‘Remembrance’ by Alexander Pushkin is an impassioned poetic lamentation or an elegy of the ‘I’ in the poem about having to be plagued by dreadful memories of particular events. The poem has an allusion to the capitalist labor atmosphere which was quite abusive during this time. Pushkin, in the poem, presents the voice to be someone who is a hard laborer, as in the lines, “When the loud day for men who sow and reap. Grows still and on the silence of the town”. In these lines, Pushkin alludes to the weariness of the voice and how manual labor causes the ‘I’ to find that rest and sleep is elusive, as in the lines, “Then for me in the stillness of the night. The wasting, watchful hours drag on their course,”.
Other than just Pushkin’s reference to labor being a reason for the sleeplessness of the ‘voice’ he also takes other matters into consideration. In a particular metaphor to regret, Pushkin refers to the feeling of guilt in relation to wakefulness, hence the lines, “And in the idle darkness comes the bite. Of all the burning serpents of remorse;” and again, in an allusion to the weariness of the body, Pushkin describes how manual labor bears down on the soul in the lines, “Dreams seethe; and fretful infelicities. Are swarming in my over-burdened soul,”.
Finally, the poet reveals the main reason for the ‘voice’s’ wakefulness to be the nuisance of memories of events that the ‘voice’ finds disturbing, hence, “Memory before my wakeful eyes. With noiseless hand unwinds her lengthy scroll”. (11-12) Here, by the word ‘lengthy’ the poet describes the amount of bad memories that the ‘voice’ possesses, to the extent that the voice describes how terribly he feels about the years past, “Then, as with loathing I peruse the years. I tremble, and I curse my natal day,” hoping against all hope that he can go back and change what has already been done, however, all the voice can do is to “Wail bitterly, and bitterly shed tears. But cannot wash the woeful script away.” Because what has happened have become deeply impressed in his memory that it is quite impossible to simply forget all these memories.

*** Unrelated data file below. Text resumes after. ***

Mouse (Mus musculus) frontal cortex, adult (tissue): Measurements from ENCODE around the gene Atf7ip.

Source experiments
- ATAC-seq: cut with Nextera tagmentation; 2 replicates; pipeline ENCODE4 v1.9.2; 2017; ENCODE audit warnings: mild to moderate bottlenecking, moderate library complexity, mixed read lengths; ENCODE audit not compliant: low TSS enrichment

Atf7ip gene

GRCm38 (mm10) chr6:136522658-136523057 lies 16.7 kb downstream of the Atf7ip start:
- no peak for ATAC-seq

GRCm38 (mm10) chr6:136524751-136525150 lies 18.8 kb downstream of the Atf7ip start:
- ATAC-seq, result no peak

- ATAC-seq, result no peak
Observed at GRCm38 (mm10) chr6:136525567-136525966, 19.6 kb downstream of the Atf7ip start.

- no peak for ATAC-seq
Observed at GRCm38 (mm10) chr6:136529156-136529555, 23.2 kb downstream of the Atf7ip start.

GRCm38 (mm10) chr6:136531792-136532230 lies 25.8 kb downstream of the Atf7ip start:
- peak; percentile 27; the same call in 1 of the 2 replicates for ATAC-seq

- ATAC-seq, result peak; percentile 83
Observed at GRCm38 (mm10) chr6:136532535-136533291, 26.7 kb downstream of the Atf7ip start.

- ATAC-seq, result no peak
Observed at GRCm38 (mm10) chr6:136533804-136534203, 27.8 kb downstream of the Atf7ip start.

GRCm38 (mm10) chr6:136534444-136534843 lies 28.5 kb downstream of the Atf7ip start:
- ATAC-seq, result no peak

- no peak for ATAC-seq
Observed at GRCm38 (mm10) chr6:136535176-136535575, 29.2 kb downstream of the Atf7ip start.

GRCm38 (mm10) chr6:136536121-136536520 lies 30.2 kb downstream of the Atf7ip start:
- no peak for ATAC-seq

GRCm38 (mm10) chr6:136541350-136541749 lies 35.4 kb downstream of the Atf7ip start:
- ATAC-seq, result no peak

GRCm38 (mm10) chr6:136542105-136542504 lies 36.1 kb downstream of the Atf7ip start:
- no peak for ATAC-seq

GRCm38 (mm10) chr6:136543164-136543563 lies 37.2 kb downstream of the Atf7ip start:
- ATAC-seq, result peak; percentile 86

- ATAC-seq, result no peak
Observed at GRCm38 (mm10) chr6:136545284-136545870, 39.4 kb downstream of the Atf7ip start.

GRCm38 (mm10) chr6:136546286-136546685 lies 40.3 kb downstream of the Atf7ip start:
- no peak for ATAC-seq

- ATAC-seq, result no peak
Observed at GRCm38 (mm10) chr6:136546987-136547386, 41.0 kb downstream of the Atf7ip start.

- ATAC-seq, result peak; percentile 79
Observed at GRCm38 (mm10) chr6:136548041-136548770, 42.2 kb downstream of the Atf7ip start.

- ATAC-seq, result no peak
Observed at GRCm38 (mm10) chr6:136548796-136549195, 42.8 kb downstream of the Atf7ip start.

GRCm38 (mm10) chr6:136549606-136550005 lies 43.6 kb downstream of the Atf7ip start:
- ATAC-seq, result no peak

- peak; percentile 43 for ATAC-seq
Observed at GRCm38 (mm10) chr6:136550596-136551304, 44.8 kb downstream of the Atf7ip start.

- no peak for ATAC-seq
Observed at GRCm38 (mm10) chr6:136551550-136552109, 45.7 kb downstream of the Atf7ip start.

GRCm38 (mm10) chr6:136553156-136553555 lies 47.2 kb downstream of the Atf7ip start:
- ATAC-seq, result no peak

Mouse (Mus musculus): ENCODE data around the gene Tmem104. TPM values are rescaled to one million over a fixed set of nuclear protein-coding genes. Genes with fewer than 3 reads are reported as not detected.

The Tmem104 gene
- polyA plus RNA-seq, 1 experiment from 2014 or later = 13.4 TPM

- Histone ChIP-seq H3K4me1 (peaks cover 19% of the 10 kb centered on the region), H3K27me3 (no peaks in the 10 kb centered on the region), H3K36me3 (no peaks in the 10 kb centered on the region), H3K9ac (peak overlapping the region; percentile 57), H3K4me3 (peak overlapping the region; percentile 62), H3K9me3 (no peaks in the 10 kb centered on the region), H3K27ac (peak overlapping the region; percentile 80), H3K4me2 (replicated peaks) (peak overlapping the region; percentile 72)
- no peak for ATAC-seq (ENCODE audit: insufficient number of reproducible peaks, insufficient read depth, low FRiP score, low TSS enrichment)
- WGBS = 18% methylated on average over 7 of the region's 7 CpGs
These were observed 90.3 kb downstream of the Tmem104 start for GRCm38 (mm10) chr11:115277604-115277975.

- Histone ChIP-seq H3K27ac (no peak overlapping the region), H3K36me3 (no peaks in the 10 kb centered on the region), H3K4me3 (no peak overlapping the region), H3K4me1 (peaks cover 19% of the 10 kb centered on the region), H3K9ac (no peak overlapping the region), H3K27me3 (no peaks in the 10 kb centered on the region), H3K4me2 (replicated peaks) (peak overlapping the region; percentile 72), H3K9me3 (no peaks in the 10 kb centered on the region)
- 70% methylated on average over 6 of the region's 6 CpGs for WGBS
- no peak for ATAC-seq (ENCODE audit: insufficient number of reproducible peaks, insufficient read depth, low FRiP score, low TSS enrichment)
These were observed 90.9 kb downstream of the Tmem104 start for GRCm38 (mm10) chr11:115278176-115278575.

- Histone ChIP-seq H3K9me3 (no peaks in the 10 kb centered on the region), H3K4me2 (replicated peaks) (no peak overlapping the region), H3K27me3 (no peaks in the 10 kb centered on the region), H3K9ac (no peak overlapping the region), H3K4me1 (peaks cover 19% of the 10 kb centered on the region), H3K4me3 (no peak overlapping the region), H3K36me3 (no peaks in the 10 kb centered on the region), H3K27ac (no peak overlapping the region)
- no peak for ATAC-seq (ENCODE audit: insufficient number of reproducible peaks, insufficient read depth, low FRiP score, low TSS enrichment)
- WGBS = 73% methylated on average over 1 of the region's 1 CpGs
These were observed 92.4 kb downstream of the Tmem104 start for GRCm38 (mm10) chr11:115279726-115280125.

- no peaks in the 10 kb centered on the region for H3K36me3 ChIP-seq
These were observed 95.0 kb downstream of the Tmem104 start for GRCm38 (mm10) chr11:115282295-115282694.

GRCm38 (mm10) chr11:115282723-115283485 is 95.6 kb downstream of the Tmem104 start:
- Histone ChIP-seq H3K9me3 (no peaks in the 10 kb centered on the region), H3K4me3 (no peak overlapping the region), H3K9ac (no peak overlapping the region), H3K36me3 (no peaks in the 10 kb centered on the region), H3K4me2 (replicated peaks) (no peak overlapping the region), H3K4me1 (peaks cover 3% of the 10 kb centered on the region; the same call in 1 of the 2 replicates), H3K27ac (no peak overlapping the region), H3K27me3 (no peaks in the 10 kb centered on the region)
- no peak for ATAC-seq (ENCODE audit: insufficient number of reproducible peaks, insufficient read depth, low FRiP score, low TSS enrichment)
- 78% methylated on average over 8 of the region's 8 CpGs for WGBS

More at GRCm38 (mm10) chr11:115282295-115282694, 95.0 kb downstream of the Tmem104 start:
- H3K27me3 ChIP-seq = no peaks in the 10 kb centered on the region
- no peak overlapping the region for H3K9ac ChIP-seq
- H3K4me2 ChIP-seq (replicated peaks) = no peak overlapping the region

Pushkin, Alexander. “Remembrance.” 1979. 30 Mar. 2009 <http://www.rjgeib.com/thoughts/keats/remembrance.html>.